Kanban tends to promotes single piece flow more effectively than time boxes alone and time boxes tend to convey a number of benefits not specifically prescribed in Kanban. To achieve these benefits, both require a degree of mastery and discipline.

    Arguments in favor of one tool over the other is a lot like arguing the benefits of a vice over a lathe. Both allow one to achieve certain goals provided the knowledge and skills to use them exist. For example, nothing about working in time boxes precludes releasing early; something else is going on there but it’s not a problem with Scrum. Nothing about Kanban precludes updating backlogs, batching up work, measuring work completed, setting goals etc. in a steady cadence.

    Nothing about either tool though guarantees that the complex work of software development is improved without the understanding and discipline required to make effective use of them.

    • Thanks Jay. I did not necessarily want to target Kanban in the article (that was just the word used when the conversation started). It was really about time-boxing (and most people believe the lack of time-boxing means Kanban). I’ll muster up another article at some point on the differences between the two (in my opinion). I totally agree that both are great tools, but I see a lot people jump from one framework to the next and can get distracted on the real goal, which is to solve your organizational problems.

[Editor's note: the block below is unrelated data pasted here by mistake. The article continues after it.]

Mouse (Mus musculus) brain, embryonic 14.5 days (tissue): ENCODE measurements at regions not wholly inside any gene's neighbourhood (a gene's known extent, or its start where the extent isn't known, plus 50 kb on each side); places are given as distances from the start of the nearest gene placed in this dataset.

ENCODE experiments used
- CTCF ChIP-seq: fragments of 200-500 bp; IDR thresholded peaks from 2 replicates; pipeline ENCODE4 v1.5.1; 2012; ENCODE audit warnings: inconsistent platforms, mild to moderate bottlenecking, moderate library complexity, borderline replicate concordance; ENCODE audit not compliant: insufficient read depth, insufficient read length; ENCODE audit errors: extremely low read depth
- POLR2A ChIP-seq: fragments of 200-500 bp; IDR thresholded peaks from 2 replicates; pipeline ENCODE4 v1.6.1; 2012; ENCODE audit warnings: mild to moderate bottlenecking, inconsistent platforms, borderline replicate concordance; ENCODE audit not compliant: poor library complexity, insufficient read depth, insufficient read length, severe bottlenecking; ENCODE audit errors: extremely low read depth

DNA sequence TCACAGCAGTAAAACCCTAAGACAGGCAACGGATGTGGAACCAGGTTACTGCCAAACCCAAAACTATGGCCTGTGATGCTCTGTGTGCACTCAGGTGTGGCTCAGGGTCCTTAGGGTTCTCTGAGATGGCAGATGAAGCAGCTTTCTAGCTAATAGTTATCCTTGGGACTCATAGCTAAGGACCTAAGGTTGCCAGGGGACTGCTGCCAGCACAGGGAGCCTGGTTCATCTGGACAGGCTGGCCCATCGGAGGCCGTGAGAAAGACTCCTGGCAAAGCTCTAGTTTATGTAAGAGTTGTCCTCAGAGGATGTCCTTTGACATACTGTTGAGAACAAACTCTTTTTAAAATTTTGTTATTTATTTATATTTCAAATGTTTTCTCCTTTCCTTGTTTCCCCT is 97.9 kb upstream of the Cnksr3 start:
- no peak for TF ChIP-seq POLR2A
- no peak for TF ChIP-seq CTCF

• > “I see a lot people jump from one framework to the next and can get distracted on the real goal, which is to solve your organizational problems.”

        Exactly Lance! I couldn’t agree more. The trick is to figure out how to educate and motivate leaders to pay more attention to changing aspects of the culture, structures, and priorities that limit the agility of their organizations. That’s one of the primary focuses of the Dallas Agile Leadership Network (http://www.meetup.com/Dallas-ALN/)